Editors' note: The rating on this review has been lowered because of changes in the competitive marketplace.
Panasonic rules the plasma roost, outselling other brands and rolling out a massive suite of models to compete against LCD in 2008. The TH-PZ85U series may be the most exciting of the bunch, thanks to its improved black-level performance, the holy grail of home theater image quality. The 46-inch TH-46PZ85U represents a new size that contends directly against 46- and 47-inch LCD sets, and it indeed produces some of the deepest black levels we've ever seen on any display. A few other aspects of its picture quality, however, make this Panasonic plasma a bit less exciting than we originally thought. Still, for home theater aficionados who can deal with a bit of video noise, somewhat less-accurate color, and a price premium over many LCDs and even some 50-inch plasmas, the TH-46PZ85U's deep blacks are easily worth the trade-offs.
While it can no doubt qualify as "sleek," the Panasonic TH-46PZ85U isn't quite as handsome to our eye as the Samsung PN50A550, although the styling differences between the two glossy-black, flat-panel plasma HDTVs are subtle. The bottom of the Panasonic's frame rounds downward slightly, where a sort of "lip" protrudes with downward-firing speakers. The included stand doesn't swivel, and it lacks a trim, attractive pedestal supporting the panel, but at least its large swath of glossy plastic out front seems entirely tip-proof. All told, this 46-inch plasma measures 46 inches by 31 inches by 15.3 inches including the stand and 46 inches by 28.9 inches by 3.7 inches without it, and weighs 81.6 pounds and 772 pounds, respectively.
The remote is also the same as last year, and we remain fans of its design. The medium-length wand groups the distinct sets of right-size buttons in an easy-to-feel arrangement, and although we'd have liked to see some backlighting, we didn't really miss it after a few minutes of becoming familiar with the button layout. Panasonic also throws a smattering of controls, along with the SD card slot, into an access bay on the right side, which might be a bit difficult to access if the set is mounted on the wall.
A familiar yellow-on-blue menu system leads to the television's setup functions, and although the graphics lack the panache of a Sony or a Samsung menu, navigation was intuitive enough. We liked that the company renamed its previously confusing "Normal" command to "Reset," which more accurately describes what it does to your picture settings.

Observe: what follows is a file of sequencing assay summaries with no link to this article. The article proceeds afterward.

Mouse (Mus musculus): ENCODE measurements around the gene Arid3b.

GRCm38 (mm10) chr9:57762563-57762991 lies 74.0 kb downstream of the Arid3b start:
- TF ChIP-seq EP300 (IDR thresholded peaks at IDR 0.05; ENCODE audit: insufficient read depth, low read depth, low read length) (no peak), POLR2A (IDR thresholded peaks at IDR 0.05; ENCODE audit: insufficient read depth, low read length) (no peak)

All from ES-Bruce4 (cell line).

Like most plasmas in Panasonic's 2008 lineup, the TH-46PZ85U has a native resolution of 1,920x1,080 pixels, or 1080p. In fact, Panasonic's 46-inch plasmas all have 1080p resolution, which is fast becoming a standard feature on all flat-panel HDTVs. As we've said before, however, the difference between 1080p and lower resolutions is difficult to discern, especially at this screen size (see Performance for more).
Picture controls on the TH-46Z85U aren't as extensive as seen on many HDTVs. While we appreciated the capability to adjust all of the five picture modes, and the fact that the Custom mode is independent per input, we missed the capability to adjust color temperature beyond the three presets. There's also no gamma control, which may have improved the realism of the set's shadows. Extra picture controls of note include a color management control that does improve color decoding slightly; a "C.A.T.S." mode that changes contrast on the fly and so should be left turned off; two species of noise reduction; and a black level control.
Panasonic also touts the mysterious Game mode, which turns out to be little more than an easy way to select a particular input. A quick press of the "Game" button on the remote toggles between any of the inputs that have been labeled "Game" in the input naming menu. Pressing that button does not engage the Game picture mode (which is simply another collection of adjustable picture settings), nor does it affect video processing or lag time between controller and screen--although, to be fair, such modes on other HDTVs have little value as far as we can discern.
The TH-46PZ85U offers five aspect ratio controls for HD sources, more than most HDTVs on the market. There's also a setting that lets the TV display every pixel of 1080i and 1080p sources without overscan, and we recommend using it unless you notice interference along the extreme edges of the screen, which can occur on some HD channels. The same selection of five modes is also available for SD sources.
A new menu for 2008 deals with burn-in or, as the company calls it, "image retention." There's a pixel orbiter that moves the entire image gradually around the screen, along with an option to set the 4:3 mode to include gray bars to either side of the picture (as opposed to black, which cause image retention more easily than gray). On the off chance that the plasma retains an image, there's a scrolling bar that slides across the screen as a sort of eraser.
We would have liked to see an energy-saver mode on this TV, especially with its prodigious power consumption--according to our measurements (see the Juice box below), it actually consumes more power than the 50-inch Samsung PN50A550. The Panasonic TH-46PZ85U also lacks picture-in-picture, but it does include a thoughtful "Surf Mode" control, which can be set to restrict the TV's tuning options. You can set it to "all," "favorite," "digital only," or "analog only."
The jack pack of the TH-46PZ85U is just about standard, including a pair of HDMI inputs on the back panel and a third to the side, for easier access. A VGA-style PC input is also on board (1,360x768 maximum resolution), along with two component video inputs, an AV input with composite or S-Video, an RF input for antenna or cable, as well as an optical and an analog audio output. In addition to that last HDMI input, the side panel also sports a second AV input with composite and S-Video.